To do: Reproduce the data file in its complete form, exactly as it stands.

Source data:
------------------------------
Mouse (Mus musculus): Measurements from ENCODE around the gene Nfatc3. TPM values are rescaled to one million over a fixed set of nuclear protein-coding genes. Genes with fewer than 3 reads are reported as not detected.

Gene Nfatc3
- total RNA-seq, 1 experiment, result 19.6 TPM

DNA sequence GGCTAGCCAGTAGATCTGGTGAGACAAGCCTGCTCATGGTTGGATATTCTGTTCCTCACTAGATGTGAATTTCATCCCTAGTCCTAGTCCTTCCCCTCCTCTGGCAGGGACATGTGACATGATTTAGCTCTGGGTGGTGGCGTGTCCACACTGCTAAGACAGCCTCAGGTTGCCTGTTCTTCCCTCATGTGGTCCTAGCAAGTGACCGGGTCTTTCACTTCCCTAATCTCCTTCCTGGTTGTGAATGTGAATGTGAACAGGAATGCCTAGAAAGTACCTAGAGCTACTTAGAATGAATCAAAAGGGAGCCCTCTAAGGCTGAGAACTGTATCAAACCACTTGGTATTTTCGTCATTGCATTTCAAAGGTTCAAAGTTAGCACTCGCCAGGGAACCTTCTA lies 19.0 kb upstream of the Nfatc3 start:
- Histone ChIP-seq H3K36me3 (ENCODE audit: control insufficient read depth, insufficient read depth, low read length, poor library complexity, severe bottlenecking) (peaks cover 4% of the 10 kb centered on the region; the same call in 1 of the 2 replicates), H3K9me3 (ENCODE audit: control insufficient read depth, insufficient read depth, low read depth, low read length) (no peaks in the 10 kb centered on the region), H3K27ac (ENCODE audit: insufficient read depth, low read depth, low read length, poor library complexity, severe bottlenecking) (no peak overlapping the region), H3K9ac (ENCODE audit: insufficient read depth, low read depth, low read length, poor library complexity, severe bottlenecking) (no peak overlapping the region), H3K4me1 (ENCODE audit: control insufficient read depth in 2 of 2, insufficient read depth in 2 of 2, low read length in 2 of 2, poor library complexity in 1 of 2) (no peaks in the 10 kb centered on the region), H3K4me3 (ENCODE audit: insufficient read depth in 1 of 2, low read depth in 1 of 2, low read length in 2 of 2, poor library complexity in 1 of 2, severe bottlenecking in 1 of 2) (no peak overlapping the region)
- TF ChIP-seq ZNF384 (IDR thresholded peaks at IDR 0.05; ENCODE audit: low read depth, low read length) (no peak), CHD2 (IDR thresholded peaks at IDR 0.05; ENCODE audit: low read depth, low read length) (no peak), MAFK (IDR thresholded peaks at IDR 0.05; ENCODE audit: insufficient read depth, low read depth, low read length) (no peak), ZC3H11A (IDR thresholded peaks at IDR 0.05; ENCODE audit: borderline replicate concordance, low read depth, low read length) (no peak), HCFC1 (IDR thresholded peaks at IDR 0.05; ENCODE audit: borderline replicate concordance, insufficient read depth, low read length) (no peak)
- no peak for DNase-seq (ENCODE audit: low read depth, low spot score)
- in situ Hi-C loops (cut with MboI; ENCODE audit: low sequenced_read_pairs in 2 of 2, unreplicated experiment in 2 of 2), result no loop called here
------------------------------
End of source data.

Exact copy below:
Mouse (Mus musculus): Measurements from ENCODE around the gene Nfatc3. TPM values are rescaled to one million over a fixed set of nuclear protein-coding genes. Genes with fewer than 3 reads are reported as not detected.

Gene Nfatc3
- total RNA-seq, 1 experiment, result 19.6 TPM

DNA sequence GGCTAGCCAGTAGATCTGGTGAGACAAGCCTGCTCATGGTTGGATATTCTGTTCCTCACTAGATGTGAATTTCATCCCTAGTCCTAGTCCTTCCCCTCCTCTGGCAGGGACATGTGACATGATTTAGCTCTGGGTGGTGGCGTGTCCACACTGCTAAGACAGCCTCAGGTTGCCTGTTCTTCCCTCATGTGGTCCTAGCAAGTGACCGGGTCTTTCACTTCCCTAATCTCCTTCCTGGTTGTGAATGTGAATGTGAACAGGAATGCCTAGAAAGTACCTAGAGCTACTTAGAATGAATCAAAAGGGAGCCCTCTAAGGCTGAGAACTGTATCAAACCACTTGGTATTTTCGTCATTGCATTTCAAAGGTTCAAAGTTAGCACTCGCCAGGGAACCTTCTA lies 19.0 kb upstream of the Nfatc3 start:
- Histone ChIP-seq H3K36me3 (ENCODE audit: control insufficient read depth, insufficient read depth, low read length, poor library complexity, severe bottlenecking) (peaks cover 4% of the 10 kb centered on the region; the same call in 1 of the 2 replicates), H3K9me3 (ENCODE audit: control insufficient read depth, insufficient read depth, low read depth, low read length) (no peaks in the 10 kb centered on the region), H3K27ac (ENCODE audit: insufficient read depth, low read depth, low read length, poor library complexity, severe bottlenecking) (no peak overlapping the region), H3K9ac (ENCODE audit: insufficient read depth, low read depth, low read length, poor library complexity, severe bottlenecking) (no peak overlapping the region), H3K4me1 (ENCODE audit: control insufficient read depth in 2 of 2, insufficient read depth in 2 of 2, low read length in 2 of 2, poor library complexity in 1 of 2) (no peaks in the 10 kb centered on the region), H3K4me3 (ENCODE audit: insufficient read depth in 1 of 2, low read depth in 1 of 2, low read length in 2 of 2, poor library complexity in 1 of 2, severe bottlenecking in 1 of 2) (no peak overlapping the region)
- TF ChIP-seq ZNF384 (IDR thresholded peaks at IDR 0.05; ENCODE audit: low read depth, low read length) (no peak), CHD2 (IDR thresholded peaks at IDR 0.05; ENCODE audit: low read depth, low read length) (no peak), MAFK (IDR thresholded peaks at IDR 0.05; ENCODE audit: insufficient read depth, low read depth, low read length) (no peak), ZC3H11A (IDR thresholded peaks at IDR 0.05; ENCODE audit: borderline replicate concordance, low read depth, low read length) (no peak), HCFC1 (IDR thresholded peaks at IDR 0.05; ENCODE audit: borderline replicate concordance, insufficient read depth, low read length) (no peak)
- no peak for DNase-seq (ENCODE audit: low read depth, low spot score)
- in situ Hi-C loops (cut with MboI; ENCODE audit: low sequenced_read_pairs in 2 of 2, unreplicated experiment in 2 of 2), result no loop called here